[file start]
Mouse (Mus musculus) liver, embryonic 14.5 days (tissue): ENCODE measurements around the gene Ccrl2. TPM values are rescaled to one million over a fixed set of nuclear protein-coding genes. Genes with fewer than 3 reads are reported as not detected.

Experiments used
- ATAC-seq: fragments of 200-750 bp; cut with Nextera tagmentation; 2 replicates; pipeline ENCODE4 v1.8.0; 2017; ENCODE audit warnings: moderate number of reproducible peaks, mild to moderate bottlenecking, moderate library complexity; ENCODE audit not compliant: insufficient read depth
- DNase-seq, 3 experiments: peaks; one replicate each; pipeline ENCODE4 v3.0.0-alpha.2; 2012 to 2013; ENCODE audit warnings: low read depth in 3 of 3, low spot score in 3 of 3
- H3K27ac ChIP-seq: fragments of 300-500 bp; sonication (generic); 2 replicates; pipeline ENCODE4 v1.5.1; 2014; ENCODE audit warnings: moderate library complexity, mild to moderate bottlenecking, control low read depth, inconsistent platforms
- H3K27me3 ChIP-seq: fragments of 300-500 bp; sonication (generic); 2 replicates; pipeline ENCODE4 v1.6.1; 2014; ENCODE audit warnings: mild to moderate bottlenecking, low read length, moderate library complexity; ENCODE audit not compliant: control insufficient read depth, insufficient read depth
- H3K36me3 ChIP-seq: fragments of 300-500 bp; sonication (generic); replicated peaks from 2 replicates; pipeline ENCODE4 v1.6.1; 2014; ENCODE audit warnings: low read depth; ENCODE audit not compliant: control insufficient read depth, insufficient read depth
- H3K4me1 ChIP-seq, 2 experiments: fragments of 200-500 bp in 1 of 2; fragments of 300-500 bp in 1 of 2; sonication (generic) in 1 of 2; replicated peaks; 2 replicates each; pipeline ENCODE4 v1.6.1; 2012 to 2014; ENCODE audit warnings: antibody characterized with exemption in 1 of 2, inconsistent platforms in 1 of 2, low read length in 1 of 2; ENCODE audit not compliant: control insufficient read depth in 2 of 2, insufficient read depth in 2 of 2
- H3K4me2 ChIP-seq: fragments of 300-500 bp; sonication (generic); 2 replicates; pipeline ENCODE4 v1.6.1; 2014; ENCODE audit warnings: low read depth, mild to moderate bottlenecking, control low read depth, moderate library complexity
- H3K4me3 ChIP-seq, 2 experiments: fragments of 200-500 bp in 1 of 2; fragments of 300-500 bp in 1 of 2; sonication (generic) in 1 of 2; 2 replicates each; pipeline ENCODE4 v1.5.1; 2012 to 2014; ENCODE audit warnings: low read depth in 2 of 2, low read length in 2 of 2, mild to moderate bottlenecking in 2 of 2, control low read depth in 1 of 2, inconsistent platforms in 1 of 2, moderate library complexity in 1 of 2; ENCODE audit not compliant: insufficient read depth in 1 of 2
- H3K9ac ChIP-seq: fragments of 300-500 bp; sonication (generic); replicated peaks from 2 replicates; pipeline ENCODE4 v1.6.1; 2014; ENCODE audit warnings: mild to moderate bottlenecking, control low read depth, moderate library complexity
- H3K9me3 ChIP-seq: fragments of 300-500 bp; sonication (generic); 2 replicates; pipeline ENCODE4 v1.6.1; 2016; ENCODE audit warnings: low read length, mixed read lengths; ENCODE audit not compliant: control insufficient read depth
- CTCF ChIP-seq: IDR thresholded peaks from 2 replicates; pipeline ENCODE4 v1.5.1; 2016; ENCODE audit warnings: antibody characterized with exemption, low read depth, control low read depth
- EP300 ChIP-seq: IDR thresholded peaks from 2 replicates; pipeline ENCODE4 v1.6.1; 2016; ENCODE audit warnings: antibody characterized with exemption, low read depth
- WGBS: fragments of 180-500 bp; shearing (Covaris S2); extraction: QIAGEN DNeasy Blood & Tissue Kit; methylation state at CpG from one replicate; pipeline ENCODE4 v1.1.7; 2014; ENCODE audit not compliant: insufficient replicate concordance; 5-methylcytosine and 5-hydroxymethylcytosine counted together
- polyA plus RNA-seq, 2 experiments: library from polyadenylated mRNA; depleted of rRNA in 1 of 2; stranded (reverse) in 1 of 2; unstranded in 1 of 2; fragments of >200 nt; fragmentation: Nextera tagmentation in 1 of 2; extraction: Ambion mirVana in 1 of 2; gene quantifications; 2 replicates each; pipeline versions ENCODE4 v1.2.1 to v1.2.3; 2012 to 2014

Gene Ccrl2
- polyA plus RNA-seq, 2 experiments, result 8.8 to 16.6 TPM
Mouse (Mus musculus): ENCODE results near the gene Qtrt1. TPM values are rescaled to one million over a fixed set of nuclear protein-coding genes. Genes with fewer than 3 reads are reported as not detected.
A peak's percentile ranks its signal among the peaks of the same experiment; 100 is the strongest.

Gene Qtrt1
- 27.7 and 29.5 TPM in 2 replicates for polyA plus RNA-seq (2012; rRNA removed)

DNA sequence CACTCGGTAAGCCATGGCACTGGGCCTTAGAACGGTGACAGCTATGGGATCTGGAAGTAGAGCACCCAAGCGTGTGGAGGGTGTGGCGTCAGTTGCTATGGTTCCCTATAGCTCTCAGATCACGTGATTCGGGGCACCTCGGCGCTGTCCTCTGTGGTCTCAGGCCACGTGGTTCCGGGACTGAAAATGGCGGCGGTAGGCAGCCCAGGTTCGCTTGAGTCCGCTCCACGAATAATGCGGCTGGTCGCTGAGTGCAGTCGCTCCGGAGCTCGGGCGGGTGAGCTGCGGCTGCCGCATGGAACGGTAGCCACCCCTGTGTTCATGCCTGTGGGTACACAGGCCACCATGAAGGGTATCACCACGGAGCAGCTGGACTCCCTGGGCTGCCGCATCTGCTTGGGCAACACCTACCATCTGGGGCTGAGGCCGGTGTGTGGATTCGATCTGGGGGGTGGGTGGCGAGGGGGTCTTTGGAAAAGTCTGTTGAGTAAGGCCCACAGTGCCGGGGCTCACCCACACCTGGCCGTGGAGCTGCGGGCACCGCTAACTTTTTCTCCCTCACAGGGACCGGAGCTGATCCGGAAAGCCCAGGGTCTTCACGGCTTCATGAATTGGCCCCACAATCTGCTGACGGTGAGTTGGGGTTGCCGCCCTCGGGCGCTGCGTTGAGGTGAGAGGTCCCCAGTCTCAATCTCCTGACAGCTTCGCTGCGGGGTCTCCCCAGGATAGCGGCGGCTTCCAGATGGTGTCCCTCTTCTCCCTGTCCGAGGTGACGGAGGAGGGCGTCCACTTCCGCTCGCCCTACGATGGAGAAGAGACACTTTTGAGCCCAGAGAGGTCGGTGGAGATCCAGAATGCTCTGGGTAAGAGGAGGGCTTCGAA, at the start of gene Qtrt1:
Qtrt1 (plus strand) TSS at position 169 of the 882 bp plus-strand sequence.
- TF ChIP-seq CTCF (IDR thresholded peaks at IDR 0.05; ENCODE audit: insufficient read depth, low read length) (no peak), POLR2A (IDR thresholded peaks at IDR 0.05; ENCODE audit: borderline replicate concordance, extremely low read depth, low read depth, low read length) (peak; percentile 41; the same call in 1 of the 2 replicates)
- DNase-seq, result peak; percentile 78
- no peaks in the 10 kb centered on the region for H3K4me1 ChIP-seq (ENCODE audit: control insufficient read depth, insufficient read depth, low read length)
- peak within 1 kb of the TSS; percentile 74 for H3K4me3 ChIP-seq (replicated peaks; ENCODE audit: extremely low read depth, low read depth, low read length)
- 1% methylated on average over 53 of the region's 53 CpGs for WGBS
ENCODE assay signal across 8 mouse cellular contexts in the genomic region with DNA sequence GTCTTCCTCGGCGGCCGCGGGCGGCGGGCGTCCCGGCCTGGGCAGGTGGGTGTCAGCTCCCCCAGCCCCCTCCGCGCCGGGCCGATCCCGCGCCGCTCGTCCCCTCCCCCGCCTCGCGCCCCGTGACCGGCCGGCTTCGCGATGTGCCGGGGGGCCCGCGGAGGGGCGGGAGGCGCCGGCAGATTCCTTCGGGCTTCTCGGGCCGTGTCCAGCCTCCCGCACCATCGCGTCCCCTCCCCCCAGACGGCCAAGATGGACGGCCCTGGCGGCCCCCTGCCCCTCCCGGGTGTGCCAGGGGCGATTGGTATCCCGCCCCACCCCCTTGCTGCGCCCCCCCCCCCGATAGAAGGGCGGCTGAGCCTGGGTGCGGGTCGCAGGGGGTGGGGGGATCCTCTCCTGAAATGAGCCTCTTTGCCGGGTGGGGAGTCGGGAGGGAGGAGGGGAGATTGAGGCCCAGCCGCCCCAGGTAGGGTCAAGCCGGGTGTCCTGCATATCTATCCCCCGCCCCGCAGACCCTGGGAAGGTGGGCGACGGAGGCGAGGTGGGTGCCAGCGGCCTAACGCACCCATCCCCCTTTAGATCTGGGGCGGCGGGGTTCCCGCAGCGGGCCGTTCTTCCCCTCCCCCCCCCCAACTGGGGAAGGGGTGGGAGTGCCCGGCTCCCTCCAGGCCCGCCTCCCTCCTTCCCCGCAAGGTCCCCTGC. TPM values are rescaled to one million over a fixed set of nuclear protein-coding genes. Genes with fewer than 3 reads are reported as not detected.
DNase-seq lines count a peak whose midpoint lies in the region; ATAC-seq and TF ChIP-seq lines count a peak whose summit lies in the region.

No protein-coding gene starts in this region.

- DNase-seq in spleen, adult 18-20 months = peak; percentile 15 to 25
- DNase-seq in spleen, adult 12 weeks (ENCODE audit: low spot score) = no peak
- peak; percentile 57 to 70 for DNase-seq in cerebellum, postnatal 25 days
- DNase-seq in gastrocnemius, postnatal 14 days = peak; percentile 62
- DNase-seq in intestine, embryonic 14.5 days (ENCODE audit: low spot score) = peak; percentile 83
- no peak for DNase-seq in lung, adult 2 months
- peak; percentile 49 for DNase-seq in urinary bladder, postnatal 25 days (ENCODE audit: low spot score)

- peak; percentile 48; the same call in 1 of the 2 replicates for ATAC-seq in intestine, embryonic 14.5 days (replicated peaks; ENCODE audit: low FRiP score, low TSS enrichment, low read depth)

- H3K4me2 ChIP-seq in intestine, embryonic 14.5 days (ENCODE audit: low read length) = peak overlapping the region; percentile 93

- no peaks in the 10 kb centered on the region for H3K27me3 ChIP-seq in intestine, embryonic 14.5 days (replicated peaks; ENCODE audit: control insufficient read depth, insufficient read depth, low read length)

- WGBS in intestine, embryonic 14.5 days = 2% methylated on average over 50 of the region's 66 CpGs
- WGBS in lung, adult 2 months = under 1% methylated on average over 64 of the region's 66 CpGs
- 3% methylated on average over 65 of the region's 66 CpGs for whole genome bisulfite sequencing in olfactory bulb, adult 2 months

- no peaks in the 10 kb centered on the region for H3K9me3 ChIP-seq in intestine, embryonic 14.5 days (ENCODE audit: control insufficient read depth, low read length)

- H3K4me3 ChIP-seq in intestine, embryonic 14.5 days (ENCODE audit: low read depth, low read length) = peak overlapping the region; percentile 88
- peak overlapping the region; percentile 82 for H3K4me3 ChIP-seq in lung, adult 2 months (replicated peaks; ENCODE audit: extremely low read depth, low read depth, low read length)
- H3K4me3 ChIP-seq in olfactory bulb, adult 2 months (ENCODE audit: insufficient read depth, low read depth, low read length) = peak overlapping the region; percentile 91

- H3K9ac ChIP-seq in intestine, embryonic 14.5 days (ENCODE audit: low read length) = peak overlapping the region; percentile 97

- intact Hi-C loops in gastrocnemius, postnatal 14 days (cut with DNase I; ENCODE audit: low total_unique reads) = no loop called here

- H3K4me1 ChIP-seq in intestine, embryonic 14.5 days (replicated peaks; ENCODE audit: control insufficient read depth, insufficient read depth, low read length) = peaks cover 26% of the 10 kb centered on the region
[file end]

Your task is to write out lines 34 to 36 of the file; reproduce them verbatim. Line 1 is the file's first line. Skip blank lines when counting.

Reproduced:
- DNase-seq in spleen, adult 12 weeks (ENCODE audit: low spot score) = no peak
- peak; percentile 57 to 70 for DNase-seq in cerebellum, postnatal 25 days
- DNase-seq in gastrocnemius, postnatal 14 days = peak; percentile 62